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Turn Back the Clock

Turn Back the Clock(1933)

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teaser Turn Back the Clock (1933)

If movies can be enjoyed as wish fulfillment, few have a concept more appealing than this 1933 fantasy starring hard-living leading man Lee Tracy. Here he stars as Joe Gimlet, a poor tobacco store owner run with his wife, Mary (Mae Clarke). After reconnecting with old friend Ted Wright (Otto Kruger), now wealthy, and his wife (and Joe's former flame) Elvina (Peggy Shannon), he is struck by a car and sent two decades into the past. Still armed with knowledge of what is to come, he gets to relive his golden years by marrying Elvina and embarking on a path to riches and happiness only to find it may not be all it's cracked up to be.

Tracy and Clarke were already an established screen pair by this time, having both starred in the vaudeville-themed early talkie Big Time (1929). Throughout the 1930s Tracy's contract moved through multiple studios including Fox, Warner Bros. and MGM, with titles including Doctor X (1932) and Dinner at Eight (1933). Unfortunately his stardom would prove to be short lived as a demonstration of public obscenity involving a Mexican military parade (the exact details of which remain in dispute) while filming Viva Villa! at the end of 1933 ended his days as a leading man. As a result MGM sent him packing back to the stage , television, and the occasional character role in films, most notably an Oscar-nominated turn in The Best Man (1964).

This film also marked a reunion of sorts for Tracy and writer Ben Hecht, who co-wrote the play The Front Page (later famously filmed many times) with the actor originating the role of Hildy Johnson on Broadway. The final film credits the screenplay to both Hecht and director Edgar Selwyn, though earlier drafts in May of 1933 were written separately by John Howard Lawson and Harry Hervey. The final shooting script credited to Hecht and Selwyn was hammered together from June 5 through June 16 that same year, with the film shot and edited quickly enough to open by the end of August. Already an Oscar winner for his screenplay for Underworld (1927) and firmly established with his work on Scarface (1932), Hecht would also pen such films as Nothing Sacred (1937), Wuthering Heights (1939), and Notorious (1946).

Tying everything together, Clarke also had a connection to The Front Page, having starred in the 1931 Lewis Milestone film version opposite Adolphe Menjou and Pat O'Brien. That year proved to be a remarkable high point as she also got a grapefruit in the kisser from James Cagney in The Public Enemy and headlined two James Whale films, the original (very pre-Code) version of Waterloo Bridge and the horror classic Frankenstein. Hollywood would prove to be equally perilous for Clarke, whose career declined around the same time as Tracy's after she suffered from a nervous breakdown and a much-publicized car crash. Similarly, she kept working for decades in less prestigious roles during the enforcement of the Production Code but her best days were clearly at the advent of the sound era.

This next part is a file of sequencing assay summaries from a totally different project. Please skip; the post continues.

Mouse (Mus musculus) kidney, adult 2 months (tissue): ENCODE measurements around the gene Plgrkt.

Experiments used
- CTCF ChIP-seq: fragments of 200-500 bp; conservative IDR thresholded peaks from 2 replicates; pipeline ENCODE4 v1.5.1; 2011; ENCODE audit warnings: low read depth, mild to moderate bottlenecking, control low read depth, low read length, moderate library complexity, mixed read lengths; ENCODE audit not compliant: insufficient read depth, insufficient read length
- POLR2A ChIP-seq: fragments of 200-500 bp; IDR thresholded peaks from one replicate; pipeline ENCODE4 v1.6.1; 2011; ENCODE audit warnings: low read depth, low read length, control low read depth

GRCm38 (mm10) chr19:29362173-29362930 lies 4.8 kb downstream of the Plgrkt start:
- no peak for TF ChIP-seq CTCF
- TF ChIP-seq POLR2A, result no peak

Making his sound feature debut here is Otto Kruger, a very busy character actor who had mainly established himself as a stage actor by this point. Often cast as urbane villains, he flourished in such films as Dracula's Daughter (1936), Saboteur (1942), and High Noon (1952), among many others.

Besting all of the actors in the colorful life department was Selwyn, who made the leap from Broadway actor to hit playwright and Hollywood director. In what shouldn't come as a surprise by this point, he also has a connection to The Front Page; he and his brother founded 42nd Street's Times Square Theater in 1920, where the play first opened in 1928. Some of Selwyn's more notable achievements as a theater producer included the original productions of Gentlemen Prefer Blondes and Strike Up the Band, while his film work included The Sin of Madelon Claudet (1931), for which Helen Hayes won a Best Actress Oscar. However, it's tempting to tie this film to a famous incident early in his life, way before showbiz fame and fortune, when financial and romantic troubles prompted him to attempt suicide by leaping from a bridge into the Chicago River. Instead he landed on ice and returned to shore, only to be held up by a robber with whom he quickly struck up an unexpected rapport.

As for the film itself, the most unusual aspect today is an unexpected cameo appearance in the form of those three wedding singers; it's actually a famous comedy trio whose first names are Curly, Moe and Larry, christened by Columbia Pictures one year later as the Three Stooges.

At the time of its release, Turn Back the Clock received generally positive reviews with more than a few critics noting its similarity to Berkeley Square, a popular play whose film version opened one month after this. Both are fascinating now as early examples of cinematic time travel films, with this one in turn establishing an approach that would be maintained for decades at least through Peggy Sue Got Married (1986). Inevitably, it also seems more bittersweet now as we can see it more remotely with many decades in between, with all of the principals having now completed their own journeys forward through time.

By Nathaniel Thompson

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